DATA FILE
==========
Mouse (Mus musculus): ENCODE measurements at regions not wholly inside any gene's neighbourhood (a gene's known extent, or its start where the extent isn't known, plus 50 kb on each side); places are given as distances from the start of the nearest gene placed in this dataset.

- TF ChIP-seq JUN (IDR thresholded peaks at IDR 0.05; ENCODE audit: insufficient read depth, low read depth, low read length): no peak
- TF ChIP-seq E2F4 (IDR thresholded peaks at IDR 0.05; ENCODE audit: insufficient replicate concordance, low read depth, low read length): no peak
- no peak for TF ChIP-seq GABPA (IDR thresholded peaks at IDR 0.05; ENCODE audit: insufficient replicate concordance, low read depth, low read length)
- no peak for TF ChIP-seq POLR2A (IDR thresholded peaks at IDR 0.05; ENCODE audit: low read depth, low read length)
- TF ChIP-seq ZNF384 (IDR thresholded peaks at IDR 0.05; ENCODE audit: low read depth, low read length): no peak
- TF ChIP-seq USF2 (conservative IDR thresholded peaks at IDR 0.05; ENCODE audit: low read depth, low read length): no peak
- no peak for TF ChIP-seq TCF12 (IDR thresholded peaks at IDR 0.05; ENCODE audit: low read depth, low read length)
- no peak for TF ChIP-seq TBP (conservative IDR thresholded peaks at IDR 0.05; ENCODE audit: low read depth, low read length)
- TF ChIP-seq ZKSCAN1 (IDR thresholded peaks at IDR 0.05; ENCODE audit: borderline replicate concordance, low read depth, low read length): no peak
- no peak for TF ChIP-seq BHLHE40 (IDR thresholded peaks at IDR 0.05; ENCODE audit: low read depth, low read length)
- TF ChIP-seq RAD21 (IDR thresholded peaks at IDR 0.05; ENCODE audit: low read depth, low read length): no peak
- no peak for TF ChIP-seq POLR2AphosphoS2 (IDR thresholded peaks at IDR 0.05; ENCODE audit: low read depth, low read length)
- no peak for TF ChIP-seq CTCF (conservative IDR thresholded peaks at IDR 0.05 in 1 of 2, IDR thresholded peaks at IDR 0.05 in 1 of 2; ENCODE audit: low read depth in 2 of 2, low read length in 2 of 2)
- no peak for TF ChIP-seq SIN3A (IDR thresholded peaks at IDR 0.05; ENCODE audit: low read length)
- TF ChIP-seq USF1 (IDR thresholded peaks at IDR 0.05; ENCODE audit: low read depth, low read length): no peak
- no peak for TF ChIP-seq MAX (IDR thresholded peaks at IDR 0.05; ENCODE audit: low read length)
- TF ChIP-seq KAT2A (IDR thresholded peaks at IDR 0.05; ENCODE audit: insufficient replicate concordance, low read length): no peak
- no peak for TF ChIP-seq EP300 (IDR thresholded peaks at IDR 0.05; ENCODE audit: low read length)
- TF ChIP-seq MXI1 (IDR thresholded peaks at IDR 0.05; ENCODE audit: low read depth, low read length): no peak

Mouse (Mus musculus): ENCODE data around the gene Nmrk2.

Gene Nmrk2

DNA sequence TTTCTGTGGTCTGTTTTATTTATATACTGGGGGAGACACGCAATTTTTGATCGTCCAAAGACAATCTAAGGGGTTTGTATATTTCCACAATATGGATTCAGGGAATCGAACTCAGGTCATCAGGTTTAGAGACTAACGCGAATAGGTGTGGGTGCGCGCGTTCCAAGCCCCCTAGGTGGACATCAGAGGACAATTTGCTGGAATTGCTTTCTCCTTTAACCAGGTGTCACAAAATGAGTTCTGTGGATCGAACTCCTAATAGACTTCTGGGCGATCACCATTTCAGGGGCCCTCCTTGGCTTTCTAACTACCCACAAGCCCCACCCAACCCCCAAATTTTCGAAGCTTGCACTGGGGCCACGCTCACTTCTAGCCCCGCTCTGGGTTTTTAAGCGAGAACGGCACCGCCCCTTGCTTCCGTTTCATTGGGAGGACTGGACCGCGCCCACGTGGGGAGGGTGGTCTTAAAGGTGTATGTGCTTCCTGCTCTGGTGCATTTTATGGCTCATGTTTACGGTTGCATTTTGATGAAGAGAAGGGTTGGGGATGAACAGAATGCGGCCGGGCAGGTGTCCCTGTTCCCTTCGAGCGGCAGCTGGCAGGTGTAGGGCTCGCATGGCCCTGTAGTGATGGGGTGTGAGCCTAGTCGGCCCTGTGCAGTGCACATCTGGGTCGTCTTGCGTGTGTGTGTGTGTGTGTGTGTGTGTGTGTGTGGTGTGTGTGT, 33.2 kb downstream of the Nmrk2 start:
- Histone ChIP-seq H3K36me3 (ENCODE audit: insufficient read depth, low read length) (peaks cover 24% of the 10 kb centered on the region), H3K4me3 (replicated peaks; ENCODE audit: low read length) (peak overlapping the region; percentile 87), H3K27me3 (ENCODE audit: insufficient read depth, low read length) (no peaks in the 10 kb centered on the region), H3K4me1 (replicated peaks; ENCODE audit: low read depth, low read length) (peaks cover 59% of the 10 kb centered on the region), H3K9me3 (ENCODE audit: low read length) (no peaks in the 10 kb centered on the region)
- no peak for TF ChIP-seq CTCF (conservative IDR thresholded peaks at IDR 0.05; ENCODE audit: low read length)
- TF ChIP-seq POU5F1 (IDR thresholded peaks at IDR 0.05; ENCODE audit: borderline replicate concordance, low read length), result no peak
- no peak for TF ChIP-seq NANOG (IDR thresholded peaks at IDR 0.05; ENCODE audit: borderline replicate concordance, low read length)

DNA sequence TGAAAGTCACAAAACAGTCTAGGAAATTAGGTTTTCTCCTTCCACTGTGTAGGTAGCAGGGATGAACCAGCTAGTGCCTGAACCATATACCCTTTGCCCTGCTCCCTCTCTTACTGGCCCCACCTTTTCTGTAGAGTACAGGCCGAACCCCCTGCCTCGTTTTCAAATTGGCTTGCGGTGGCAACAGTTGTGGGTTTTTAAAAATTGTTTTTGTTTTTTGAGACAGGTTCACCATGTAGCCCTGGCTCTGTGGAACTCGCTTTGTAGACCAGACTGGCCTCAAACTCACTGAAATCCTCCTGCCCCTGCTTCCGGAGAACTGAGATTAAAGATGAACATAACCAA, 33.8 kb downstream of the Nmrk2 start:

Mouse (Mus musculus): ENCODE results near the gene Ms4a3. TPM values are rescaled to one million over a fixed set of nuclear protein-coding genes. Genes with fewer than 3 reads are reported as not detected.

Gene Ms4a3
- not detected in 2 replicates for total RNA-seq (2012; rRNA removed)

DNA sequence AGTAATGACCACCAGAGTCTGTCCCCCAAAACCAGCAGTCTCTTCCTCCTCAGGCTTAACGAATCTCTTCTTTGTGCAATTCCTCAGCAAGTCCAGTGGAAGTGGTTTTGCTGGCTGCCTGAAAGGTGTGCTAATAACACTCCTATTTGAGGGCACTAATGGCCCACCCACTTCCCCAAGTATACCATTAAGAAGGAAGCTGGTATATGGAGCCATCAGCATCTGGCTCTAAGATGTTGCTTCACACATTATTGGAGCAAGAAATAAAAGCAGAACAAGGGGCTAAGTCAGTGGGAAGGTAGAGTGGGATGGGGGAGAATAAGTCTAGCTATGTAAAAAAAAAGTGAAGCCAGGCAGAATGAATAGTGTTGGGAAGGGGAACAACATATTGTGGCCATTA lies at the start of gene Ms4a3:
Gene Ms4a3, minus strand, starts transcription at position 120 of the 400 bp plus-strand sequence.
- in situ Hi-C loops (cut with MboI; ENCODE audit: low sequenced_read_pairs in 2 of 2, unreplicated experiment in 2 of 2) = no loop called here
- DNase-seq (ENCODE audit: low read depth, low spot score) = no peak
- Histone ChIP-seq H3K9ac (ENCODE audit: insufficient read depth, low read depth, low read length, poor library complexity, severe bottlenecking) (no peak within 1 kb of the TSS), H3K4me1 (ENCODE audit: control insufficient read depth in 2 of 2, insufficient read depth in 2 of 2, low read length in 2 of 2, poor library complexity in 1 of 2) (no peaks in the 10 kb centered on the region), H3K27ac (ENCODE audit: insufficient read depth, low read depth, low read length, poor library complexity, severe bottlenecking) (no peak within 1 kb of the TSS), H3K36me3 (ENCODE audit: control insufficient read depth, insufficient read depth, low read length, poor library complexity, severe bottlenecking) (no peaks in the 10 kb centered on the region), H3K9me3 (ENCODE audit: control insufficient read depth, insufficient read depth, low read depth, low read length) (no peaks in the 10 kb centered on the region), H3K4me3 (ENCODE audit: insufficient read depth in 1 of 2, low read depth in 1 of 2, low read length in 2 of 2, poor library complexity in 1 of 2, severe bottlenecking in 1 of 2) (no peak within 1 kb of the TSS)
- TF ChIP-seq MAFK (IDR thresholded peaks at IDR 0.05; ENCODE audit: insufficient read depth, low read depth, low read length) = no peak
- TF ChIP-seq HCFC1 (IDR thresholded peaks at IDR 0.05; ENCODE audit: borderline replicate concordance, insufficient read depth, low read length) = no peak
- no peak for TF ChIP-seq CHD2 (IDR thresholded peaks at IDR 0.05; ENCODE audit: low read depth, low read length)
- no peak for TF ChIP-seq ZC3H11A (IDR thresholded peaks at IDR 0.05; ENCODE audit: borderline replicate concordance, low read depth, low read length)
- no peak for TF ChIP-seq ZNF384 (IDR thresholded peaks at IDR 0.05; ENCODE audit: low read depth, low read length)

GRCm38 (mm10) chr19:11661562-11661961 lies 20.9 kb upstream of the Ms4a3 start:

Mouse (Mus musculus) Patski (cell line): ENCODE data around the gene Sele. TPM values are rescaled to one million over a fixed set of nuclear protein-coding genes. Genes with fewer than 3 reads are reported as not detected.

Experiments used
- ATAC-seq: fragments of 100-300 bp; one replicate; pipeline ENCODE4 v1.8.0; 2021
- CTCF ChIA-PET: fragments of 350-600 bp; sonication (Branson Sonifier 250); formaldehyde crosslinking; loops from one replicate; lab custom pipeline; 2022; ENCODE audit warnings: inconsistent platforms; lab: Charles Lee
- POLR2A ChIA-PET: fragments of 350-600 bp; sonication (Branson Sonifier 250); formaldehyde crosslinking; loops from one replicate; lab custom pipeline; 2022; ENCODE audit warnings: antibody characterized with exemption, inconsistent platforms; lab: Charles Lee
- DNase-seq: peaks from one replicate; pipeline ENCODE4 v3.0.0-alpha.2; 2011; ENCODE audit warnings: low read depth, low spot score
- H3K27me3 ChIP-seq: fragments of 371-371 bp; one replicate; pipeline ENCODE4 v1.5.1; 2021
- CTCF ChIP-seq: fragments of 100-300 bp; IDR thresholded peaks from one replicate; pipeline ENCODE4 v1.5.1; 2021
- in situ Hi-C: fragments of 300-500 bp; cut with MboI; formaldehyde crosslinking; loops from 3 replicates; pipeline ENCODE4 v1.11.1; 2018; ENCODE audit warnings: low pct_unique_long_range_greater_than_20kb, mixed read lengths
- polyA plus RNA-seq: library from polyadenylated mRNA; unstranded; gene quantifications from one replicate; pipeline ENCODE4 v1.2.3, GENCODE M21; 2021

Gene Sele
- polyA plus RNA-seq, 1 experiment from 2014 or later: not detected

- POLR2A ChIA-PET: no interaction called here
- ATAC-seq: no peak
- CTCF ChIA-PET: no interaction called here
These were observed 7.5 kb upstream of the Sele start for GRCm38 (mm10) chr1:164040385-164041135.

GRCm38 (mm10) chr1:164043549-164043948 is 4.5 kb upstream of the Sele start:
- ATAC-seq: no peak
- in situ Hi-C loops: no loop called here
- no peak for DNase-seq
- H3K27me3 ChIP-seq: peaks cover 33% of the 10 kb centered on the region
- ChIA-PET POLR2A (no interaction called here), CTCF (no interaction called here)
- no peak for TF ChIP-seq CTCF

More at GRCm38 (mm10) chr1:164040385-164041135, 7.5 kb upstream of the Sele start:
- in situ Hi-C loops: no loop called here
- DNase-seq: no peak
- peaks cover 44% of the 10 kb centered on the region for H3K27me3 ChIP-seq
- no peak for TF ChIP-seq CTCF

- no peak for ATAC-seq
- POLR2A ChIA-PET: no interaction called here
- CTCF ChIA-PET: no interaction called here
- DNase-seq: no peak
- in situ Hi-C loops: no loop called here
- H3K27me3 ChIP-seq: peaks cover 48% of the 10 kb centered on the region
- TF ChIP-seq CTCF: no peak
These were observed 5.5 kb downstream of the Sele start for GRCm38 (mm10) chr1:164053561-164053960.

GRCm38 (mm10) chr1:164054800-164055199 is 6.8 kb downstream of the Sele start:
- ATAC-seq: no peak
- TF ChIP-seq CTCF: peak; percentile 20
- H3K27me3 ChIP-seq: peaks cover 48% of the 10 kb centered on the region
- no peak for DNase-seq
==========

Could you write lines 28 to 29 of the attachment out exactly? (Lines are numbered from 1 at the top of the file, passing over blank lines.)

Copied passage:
DNA sequence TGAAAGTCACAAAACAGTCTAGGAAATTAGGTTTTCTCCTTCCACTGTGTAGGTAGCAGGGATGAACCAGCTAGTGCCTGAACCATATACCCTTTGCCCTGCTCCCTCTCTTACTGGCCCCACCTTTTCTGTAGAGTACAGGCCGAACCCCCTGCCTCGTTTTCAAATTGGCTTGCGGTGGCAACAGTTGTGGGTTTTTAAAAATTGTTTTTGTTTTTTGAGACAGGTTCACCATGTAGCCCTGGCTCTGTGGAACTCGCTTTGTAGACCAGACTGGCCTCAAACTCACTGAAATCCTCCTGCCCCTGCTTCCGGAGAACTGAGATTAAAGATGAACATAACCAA, 33.8 kb downstream of the Nmrk2 start:

Mouse (Mus musculus): ENCODE results near the gene Ms4a3. TPM values are rescaled to one million over a fixed set of nuclear protein-coding genes. Genes with fewer than 3 reads are reported as not detected.